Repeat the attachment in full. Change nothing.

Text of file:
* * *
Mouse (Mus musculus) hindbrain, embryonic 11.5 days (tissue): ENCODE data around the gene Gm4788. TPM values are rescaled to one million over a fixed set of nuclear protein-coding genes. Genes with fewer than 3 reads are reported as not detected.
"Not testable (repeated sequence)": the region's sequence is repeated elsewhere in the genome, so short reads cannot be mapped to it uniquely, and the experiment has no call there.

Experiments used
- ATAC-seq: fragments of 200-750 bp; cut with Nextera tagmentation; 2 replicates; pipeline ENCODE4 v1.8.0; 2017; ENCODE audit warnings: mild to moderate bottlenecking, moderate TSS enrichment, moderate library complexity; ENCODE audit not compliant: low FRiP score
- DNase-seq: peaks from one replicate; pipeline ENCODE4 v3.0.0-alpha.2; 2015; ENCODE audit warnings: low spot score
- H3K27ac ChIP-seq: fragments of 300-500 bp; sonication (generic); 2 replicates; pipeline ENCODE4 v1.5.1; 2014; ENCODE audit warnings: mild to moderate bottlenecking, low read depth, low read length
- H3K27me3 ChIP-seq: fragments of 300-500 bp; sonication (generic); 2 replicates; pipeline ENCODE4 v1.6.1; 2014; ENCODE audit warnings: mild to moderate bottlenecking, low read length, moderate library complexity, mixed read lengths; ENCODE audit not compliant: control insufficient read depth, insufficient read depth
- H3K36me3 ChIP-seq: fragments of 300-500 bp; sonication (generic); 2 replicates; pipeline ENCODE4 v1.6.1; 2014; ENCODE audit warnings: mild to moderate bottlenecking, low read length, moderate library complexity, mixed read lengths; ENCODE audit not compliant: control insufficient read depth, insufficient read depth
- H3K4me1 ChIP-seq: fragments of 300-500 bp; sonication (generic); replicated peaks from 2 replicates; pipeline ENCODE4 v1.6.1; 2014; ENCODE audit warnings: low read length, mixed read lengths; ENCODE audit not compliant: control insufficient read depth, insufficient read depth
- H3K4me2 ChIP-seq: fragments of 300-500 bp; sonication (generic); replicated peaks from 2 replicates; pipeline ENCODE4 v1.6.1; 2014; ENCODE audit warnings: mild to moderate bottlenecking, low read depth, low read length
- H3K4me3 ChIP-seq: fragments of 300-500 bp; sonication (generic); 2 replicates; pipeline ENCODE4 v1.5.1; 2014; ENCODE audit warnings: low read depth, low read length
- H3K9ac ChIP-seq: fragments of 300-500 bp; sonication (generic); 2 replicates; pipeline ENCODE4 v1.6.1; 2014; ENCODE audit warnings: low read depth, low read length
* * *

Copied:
Mouse (Mus musculus) hindbrain, embryonic 11.5 days (tissue): ENCODE data around the gene Gm4788. TPM values are rescaled to one million over a fixed set of nuclear protein-coding genes. Genes with fewer than 3 reads are reported as not detected.
"Not testable (repeated sequence)": the region's sequence is repeated elsewhere in the genome, so short reads cannot be mapped to it uniquely, and the experiment has no call there.

Experiments used
- ATAC-seq: fragments of 200-750 bp; cut with Nextera tagmentation; 2 replicates; pipeline ENCODE4 v1.8.0; 2017; ENCODE audit warnings: mild to moderate bottlenecking, moderate TSS enrichment, moderate library complexity; ENCODE audit not compliant: low FRiP score
- DNase-seq: peaks from one replicate; pipeline ENCODE4 v3.0.0-alpha.2; 2015; ENCODE audit warnings: low spot score
- H3K27ac ChIP-seq: fragments of 300-500 bp; sonication (generic); 2 replicates; pipeline ENCODE4 v1.5.1; 2014; ENCODE audit warnings: mild to moderate bottlenecking, low read depth, low read length
- H3K27me3 ChIP-seq: fragments of 300-500 bp; sonication (generic); 2 replicates; pipeline ENCODE4 v1.6.1; 2014; ENCODE audit warnings: mild to moderate bottlenecking, low read length, moderate library complexity, mixed read lengths; ENCODE audit not compliant: control insufficient read depth, insufficient read depth
- H3K36me3 ChIP-seq: fragments of 300-500 bp; sonication (generic); 2 replicates; pipeline ENCODE4 v1.6.1; 2014; ENCODE audit warnings: mild to moderate bottlenecking, low read length, moderate library complexity, mixed read lengths; ENCODE audit not compliant: control insufficient read depth, insufficient read depth
- H3K4me1 ChIP-seq: fragments of 300-500 bp; sonication (generic); replicated peaks from 2 replicates; pipeline ENCODE4 v1.6.1; 2014; ENCODE audit warnings: low read length, mixed read lengths; ENCODE audit not compliant: control insufficient read depth, insufficient read depth
- H3K4me2 ChIP-seq: fragments of 300-500 bp; sonication (generic); replicated peaks from 2 replicates; pipeline ENCODE4 v1.6.1; 2014; ENCODE audit warnings: mild to moderate bottlenecking, low read depth, low read length
- H3K4me3 ChIP-seq: fragments of 300-500 bp; sonication (generic); 2 replicates; pipeline ENCODE4 v1.5.1; 2014; ENCODE audit warnings: low read depth, low read length
- H3K9ac ChIP-seq: fragments of 300-500 bp; sonication (generic); 2 replicates; pipeline ENCODE4 v1.6.1; 2014; ENCODE audit warnings: low read depth, low read length